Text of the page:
Prime Minister Justin Trudeau didn’t quite resort to Ms. Clinton’s “basket of deplorables” quip when he hosted a news conference Monday, but he certainly espoused no patience for anyone who participated in the trucker convoy that took over downtown Ottawa over the weekend.
When asked by one journalist whether it was fair to focus on the “obviously terrible” minority, Mr. Trudeau replied by noting that many protests he has witnessed over the years “don’t see the level of hateful rhetoric, of swastikas, of abuse toward their fellow citizens.” He then added, “Anyone who is part of this group who is disgusted by what the folks protesting alongside are doing needs to step up and take responsibility, condemn these actions and look for other ways to express their displeasure.”
When asked by another journalist whether it was his responsibility as Prime Minister to engage with the peaceful protesters who expressed genuine fears about vaccination, Mr. Trudeau insisted he has always spoken about the safety and efficacy of vaccines, but then went off about conspiracy theories, microchips and “about God knows what else that goes with the tinfoil hats.” He did not speak to the broader angst driving those who chose to peacefully demonstrate over the weekend, other than to tacitly chastise them for not standing up to those espousing hateful views.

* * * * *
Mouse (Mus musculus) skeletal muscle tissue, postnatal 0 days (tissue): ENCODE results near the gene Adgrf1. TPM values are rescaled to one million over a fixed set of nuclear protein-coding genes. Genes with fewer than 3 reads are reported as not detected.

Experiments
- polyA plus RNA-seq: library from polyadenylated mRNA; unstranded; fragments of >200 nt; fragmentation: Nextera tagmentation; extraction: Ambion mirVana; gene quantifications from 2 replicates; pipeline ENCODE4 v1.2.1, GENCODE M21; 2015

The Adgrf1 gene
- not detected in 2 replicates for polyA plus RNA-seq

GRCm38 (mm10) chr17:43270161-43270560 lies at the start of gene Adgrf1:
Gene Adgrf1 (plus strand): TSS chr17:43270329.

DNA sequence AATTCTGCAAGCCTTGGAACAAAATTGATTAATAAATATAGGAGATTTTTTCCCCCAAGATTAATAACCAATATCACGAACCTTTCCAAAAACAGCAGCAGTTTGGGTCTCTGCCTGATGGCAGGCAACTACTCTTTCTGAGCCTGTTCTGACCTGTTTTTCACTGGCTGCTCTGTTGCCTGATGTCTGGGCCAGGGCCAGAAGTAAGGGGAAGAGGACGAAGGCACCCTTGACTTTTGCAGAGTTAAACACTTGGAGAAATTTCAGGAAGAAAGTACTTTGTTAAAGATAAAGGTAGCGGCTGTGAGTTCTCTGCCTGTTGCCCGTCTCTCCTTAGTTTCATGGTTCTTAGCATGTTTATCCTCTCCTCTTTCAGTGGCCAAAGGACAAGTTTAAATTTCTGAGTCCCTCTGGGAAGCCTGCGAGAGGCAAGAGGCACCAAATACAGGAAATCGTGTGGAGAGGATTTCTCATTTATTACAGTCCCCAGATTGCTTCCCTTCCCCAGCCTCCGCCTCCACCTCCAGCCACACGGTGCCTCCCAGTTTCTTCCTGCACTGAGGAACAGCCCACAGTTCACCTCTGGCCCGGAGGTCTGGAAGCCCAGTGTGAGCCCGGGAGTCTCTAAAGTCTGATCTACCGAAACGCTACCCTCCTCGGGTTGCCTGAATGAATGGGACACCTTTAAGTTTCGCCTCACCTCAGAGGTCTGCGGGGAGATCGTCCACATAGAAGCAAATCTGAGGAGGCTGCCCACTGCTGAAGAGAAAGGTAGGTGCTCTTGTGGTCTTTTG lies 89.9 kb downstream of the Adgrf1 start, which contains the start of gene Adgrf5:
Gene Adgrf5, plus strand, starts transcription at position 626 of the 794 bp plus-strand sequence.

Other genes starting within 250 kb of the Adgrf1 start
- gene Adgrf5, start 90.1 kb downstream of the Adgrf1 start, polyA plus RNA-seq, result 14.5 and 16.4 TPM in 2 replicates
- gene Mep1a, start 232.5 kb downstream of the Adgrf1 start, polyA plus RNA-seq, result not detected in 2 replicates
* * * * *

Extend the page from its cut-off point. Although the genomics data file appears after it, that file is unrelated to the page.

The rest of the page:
An “us against them" perspective may be quite useful in times of war, as a means to mobilize the country in a united effort, but it serves no good purpose against internal crises and challenges. Justin Trudeau is called to be the Prime Minister of all Canadians, just as Joe Biden is called to be the President for all Americans. Even those who disagree with either policy or procedure are still entitled to the same attendance on their concerns as those who support both policy and procedure.
The moment those who disagree with government policy are denied that measure of political care, a disenfranchised group is created. The more that government refuses to speak to their concerns and even unsubstantiated fears, the larger that disenfranchised group becomes.
Government will either correct its course and address those concerns, or it will be swept away by the rising tide of discontent, “canceled” by a populist vote of no confidence.
The Canadian Revolution is happening because the government has neglected the concerns of Canadians. The Canadian Revolution is on course to prevail because the government refuses to change that.